Edward King, Chief Economist for the Office of Management and Budget, speaks about the state’s revenue forecast to the Juneau Chamber of Commerce during its weekly luncheon at the Hangar Ballroom on Thursday, Feb. 7, 2019. (Michael Penn | Juneau Empire)

Edward King, Chief Economist for the Office of Management and Budget, speaks about the state’s revenue forecast to the Juneau Chamber of Commerce during its weekly luncheon at the Hangar Ballroom on Thursday, Feb. 7, 2019. (Michael Penn | Juneau Empire)

Economy to take a hit, no matter the budget outcome

Oil revenue not expected to increase

Chief Economist Edward King from the Office of Management and Budget presented a data-driven outlook on the situation the state — and what the governor drafting his budget — faces today.

During his presentation at the Hangar Ballroom to the Juneau Chamber of Commerce at lunch on Thursday, he outlined the revenue forecast for Alaska for the next few years based on the expected price of oil, and said no matter which way you look at it, the economy is going to take a hit.

[Volatile oil market prompts conservative forecasts]

If the governor cuts state funding, it will affect jobs, which in turn will affect different aspects of the economy. But if legislators look at making new taxes to make up for the difference instead of cutting spending, those also will affect the economy negatively in their own ways.

“Every lever you pull is going to impact different people and different regions differently,” he said. “There are trade-offs we have to make between the public and private sector, and between current and future generations.”

But he said a change needs to be made structurally, because the decline in revenue from oil is not going to go away. He said in general, based on trends, the price of oil is not going to return to $100 per barrel anytime soon. While certain unforeseen events might change it for a time, the supply and demand predictions remain constant over the next few years.

“It’s not just a change, a cut to a budget for this year, then we’ll get it back next year, it has to be structurally,” King said. “We don’t know how it’s going to play out (at the Capitol). They have a real big problem to solve and they’ve known that it was coming for the past four years.”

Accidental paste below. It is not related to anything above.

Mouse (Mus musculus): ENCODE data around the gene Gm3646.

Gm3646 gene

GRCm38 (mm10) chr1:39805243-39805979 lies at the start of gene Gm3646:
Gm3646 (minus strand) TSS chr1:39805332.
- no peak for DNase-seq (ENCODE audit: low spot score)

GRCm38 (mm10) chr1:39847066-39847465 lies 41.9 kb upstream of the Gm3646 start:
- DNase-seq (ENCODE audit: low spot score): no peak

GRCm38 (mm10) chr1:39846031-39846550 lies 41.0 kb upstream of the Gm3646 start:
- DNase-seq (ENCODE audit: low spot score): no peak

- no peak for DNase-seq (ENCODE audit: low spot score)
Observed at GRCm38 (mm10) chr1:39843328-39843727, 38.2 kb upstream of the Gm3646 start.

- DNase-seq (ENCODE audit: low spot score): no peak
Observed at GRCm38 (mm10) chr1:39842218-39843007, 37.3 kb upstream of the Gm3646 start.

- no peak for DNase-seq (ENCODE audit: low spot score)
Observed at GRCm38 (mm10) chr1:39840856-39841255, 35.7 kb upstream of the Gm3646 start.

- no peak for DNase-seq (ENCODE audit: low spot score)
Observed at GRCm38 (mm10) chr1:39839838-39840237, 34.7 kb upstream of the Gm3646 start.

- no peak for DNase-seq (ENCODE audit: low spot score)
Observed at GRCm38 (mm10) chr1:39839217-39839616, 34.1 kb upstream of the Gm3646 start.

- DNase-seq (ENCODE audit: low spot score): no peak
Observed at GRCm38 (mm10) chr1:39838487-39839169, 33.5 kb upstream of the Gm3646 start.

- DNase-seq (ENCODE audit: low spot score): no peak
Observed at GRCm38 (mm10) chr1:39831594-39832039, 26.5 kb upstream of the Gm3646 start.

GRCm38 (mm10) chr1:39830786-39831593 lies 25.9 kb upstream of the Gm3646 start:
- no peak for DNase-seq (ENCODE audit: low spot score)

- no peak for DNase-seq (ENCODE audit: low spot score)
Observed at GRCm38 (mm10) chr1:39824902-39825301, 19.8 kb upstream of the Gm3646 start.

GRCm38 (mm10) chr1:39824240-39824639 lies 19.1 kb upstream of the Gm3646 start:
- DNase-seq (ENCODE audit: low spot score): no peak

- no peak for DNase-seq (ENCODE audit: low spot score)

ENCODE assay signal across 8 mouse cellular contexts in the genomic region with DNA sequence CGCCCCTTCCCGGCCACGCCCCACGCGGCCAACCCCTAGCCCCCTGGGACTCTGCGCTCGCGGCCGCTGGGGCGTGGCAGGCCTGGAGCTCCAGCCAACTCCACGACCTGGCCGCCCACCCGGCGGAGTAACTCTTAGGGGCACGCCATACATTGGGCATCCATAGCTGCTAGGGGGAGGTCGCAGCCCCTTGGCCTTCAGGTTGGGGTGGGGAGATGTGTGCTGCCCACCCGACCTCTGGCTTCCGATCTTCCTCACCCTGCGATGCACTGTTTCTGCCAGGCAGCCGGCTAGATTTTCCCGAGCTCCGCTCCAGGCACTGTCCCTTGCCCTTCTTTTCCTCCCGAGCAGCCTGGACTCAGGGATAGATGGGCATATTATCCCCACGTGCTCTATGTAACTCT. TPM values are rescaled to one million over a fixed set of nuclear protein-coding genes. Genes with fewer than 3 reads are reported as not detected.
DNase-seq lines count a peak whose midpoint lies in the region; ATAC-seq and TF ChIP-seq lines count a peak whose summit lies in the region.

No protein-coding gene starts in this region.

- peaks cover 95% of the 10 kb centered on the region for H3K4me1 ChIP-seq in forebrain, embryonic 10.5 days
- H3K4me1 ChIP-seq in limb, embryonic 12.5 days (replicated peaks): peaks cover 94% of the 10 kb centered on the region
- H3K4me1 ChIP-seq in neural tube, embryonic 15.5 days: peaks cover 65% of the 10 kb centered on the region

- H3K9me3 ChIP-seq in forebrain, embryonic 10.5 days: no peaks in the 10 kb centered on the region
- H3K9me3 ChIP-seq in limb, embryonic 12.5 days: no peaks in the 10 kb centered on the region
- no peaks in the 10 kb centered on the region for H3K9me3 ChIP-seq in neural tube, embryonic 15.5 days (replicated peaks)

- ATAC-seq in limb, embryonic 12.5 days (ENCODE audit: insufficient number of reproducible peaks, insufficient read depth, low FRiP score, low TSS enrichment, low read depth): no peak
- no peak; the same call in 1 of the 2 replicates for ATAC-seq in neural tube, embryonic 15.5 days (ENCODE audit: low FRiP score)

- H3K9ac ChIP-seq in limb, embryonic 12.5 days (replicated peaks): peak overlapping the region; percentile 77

A recent jobs forecast presented by the Alaska Department of Labor and Workforce Development stated that there will be modest growth in jobs this year after a downward streak of jobs for the past 39 months. But King said cuts to the state budget will most likely change that positive job prediction.

“If you look at the assumptions that go into those job forecasts, a lot of them include holding things constant. If you go and make a change to the way that things are — to be clear we have to (make a change) — there aren’t enough revenues. As soon as we know what those changes are those forecasts are going to change.”

• Contact reporter Mollie Barnes at mbarnes@juneauempire.com or 523-2228.

More in News

Jasmine Chavez, a crew member aboard the Quantum of the Seas cruise ship, waves to her family during a cell phone conversation after disembarking from the ship at Marine Park on May 10. (Mark Sabbatini / Juneau Empire file photo)
Ships in port for the week of July 13

Here’s what to expect this week.

(Michael Penn / Juneau Empire file photo)
Police calls for Wedesday, July 17, 2024

This report contains public information from law enforcement and public safety agencies.

Cars arrive at Juneau International Airport on Thursday, July 11, 2024. (Mark Sabbatini / Juneau Empire file photo)
Juneau seems to have avoided major disruptions following global technology-related outage

911 centers, hospitals, airport, and public safety and emergency management agencies are operating.

People take photos of local dignitaries during the ribbon-cutting ceremony at the Teal Street Center on Thursday afternoon. (Mark Sabbatini / Juneau Empire)
Teal Street Center celebrates with ribbon-cutting a year after social agencies begin providing services

Nine organizations providing legal, disability, counseling and other help open under one roof.

Alaska Permanent Fund Corp. board chairman Ethan Schutt is seen during a special board meeting on Monday, Oct. 3, 2022, in Juneau. (James Brooks/Alaska Beacon)
Dunleavy reappoints Permanent Fund Corp. board chair Schutt after weeks of uncertainty

Gov. Mike Dunleavy has reappointed Ethan Schutt to a public seat on… Continue reading

Employees gather in front the historic Red Onion Saloon in Skagway, which will be taken over by Juneau restaurant owner Tracy LaBarge at the end of the summer tourism season. (Photo courtesy of the Red Onion Saloon)
Owner of Tracy’s King Crab Shack buys historic Red Onion Saloon in Skagway

Tracy LaBarge will take over the establishment after the 2024 summer tourism season

A memorial started on Front Street in downtown Juneau for 35-year-old Juneau resident Steven Kissack, who was experiencing homelessness, grows on Thursday with food donations and suicide hotline information. (Jasz Garrett / Juneau Empire)
As the death investigation of Steven Kissack begins, special prosecution office explains its process

Reviews can be lengthy, information limited to ensure due process, Department of Law leaders say

In this screenshot from a streamed court hearing, Attorney Thekla Hansen-Young (bottom right) speaks in front of a three-judge panel of the 9th U.S. Circuit Court of Appeals on July 18, 2024, in San Francisco. (Screenshot)
Federal appeals court appears unlikely to halt Southeast Alaska king trolling for now

A lower-court order that could stop fishing has been placed on hold since last year.

Bulk food in Food Bank of Alaska’s Anchorage warehouse on April 21, 2023. (Claire Stremple/Alaska Beacon)

Most Read